(Oct. 11, 2011) On October 2, 2011, President Sebastián Pinera of Chile submitted a proposal to amend the Penal Code (CP) (Código Penal, Aug, 12, 1874, updated as of Aug. 13, 2011, Biblioteca del Congress website) to the Chilean Congress. The proposal would add the crime of sacking and looting and increase the sanction applicable to the crimes of public unrest in marches and protests; invading or occupying and private property; causing disruption of transportation or public services, and treating public officials with disrespect or contempt. These crimes will have an aggravated sanction if the perpetrators wear masks to hide their identity. If the amendment is passed, perpetrators of these crimes would be punished on conviction with imprisonment for a period of 541 days to three years. (Mensaje de S.E. el Presidente de la República con el que inicia un proyecto de ley que fortalece el resguardo del orden público, Mensaje No. 169-359 (Sept. 27, 2011) (official site).)
The rationale behind the proposal is to formulate more clearly the definition of the above crimes. According to Pinera, the language in the current definition of the crime against public unrest, article 269 of the CP, is deficient and outdated, leaving room for would-be perpetrators to commit with impunity actions that should be subject to criminal sanctions. (Id.) Article 269 currently reads as follows:
Those who seriously disturb public peace in order to cause damage or other harm to another individual or with another reprehensible end, may be subject to the minimum level of imprisonment [61 days, arts. 21 & 25 of the CP] in addition to the sanctions imposed for related damages.
Those who obstruct or hinder actions by personnel of the Fire Department or any other public service in charge of controlling a disaster, accident, or other calamity that constitutes a danger to the safety of individuals will incur a penalty of imprisonment of a minimum of a medium level. (CP art. 269, summary translation by the author.)
Pinera's proposal comes as a response to the wave of student protests throughout the country that started more than seven months ago, with the aim of pressuring the government to reform the country's education system. The student movement began in 1981 and has been calling for comprehensive reforms that would secure equal access to affordable and quality education for all citizens. It was in that year that the school system was privatized and decentralized; funding of universities was reduced, and tuition increased under the Pinochet government. Since then, student protests and marches have continued, and they grew in intensity during Michelle Bachelet's presidency (2006-2010). (Council on Hemispheric Affairs (COHA), The Fight to Make Education a Guaranteed Right: Chilean Students vs. the Nation's President, COHA website (Aug. 24, 2011).)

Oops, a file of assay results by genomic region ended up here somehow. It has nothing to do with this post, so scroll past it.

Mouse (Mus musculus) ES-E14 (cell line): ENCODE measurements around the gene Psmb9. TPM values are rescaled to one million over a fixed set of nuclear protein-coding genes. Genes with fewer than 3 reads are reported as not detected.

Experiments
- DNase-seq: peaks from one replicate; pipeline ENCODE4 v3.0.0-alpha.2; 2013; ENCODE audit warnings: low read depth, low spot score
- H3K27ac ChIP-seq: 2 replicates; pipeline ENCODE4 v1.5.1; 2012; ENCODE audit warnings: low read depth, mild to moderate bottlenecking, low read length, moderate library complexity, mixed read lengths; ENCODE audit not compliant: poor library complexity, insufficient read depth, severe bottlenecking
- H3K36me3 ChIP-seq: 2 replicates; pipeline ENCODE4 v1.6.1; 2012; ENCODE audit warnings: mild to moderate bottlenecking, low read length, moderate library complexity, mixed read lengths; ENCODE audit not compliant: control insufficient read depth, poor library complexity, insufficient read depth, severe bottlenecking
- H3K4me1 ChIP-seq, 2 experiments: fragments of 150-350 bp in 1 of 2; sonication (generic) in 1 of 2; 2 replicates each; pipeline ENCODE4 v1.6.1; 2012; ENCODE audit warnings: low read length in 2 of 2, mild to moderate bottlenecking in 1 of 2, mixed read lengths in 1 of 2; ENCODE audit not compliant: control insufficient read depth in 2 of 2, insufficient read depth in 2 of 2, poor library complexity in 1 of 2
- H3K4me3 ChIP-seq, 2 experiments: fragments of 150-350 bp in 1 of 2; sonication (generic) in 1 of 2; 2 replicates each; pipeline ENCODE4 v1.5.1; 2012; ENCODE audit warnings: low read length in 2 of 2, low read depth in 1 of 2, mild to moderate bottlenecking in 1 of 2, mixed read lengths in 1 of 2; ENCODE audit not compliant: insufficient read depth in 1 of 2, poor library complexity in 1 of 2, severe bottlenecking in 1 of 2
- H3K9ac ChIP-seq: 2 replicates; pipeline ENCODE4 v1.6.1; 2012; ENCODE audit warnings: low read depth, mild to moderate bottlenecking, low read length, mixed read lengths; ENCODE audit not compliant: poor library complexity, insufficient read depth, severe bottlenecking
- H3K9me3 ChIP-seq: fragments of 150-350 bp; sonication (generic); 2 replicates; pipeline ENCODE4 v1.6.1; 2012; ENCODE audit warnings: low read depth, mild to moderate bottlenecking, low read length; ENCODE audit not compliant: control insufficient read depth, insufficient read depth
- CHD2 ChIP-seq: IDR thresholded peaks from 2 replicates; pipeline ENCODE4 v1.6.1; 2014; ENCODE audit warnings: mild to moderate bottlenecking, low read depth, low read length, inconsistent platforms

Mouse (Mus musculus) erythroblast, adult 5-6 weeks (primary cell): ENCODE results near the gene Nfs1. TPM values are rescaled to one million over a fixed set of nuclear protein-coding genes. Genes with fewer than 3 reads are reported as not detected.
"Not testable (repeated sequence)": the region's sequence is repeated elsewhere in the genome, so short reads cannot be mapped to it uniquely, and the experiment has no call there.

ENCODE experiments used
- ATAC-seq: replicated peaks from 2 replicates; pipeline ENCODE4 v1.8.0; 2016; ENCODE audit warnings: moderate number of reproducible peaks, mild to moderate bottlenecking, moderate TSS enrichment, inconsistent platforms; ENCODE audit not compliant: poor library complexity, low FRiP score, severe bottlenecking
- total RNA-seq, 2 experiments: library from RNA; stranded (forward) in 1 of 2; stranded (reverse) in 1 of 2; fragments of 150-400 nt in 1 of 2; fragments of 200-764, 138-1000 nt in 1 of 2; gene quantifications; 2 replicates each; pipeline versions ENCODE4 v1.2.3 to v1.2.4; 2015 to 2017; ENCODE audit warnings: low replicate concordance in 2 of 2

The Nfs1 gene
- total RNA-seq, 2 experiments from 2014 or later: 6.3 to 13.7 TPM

According to Pamela Sepúlveda, President of the Federation of University Students in Chile, part of the problem of changing the education system in Chile is the fact that the Political Constitution (Constitución Política de Chile, 1980, Biblioteca del Congress website (official site) (last visited Oct. 7, 2011)) does not require the state to provide a quality, free education to all people and make a substantial contribution toward university education. (Pamela Sepúlveda, Education-Chile: Unequal System Under Fire, IPS NEWS (July 1, 2011).)
On June 6, 2006, then President Bachelet submitted a Constitutional amendment proposal to recognize the obligation of the state to provide quality education. (Mensaje de S.E. la Presidenta de la República con el que inicia un proyecto de reforma constitucional que establece como deber del estado velar por la calidad de la educación (June 6, 2006)), but it did not obtain the number of votes needed for passage. (Parlamentarios de oposición exigen al gobierno reformas estructurales a la educación, EL MOSTRADOR (Aug. 17, 2011).)
Now, lawmakers from the opposition have already called for caution and for a serious and in depth debate of the proposal to amend the Penal Code. Critics believe that the proposal is mainly repressive and violates the constitutional guarantee of freedom of expression, by discouraging and condemning social movements. A large number of lawmakers believe that there is no need for the reform, because sacking is already punished in the Penal Code. They further stated that it is not reasonable to increase criminal sanctions as a way to solve social and political problems. (Anuncio sobre envío de proyecto que tipifica el delito de saqueo y tomas ilegales genera polémica, Chilean Senate website (Oct. 3, 2011).)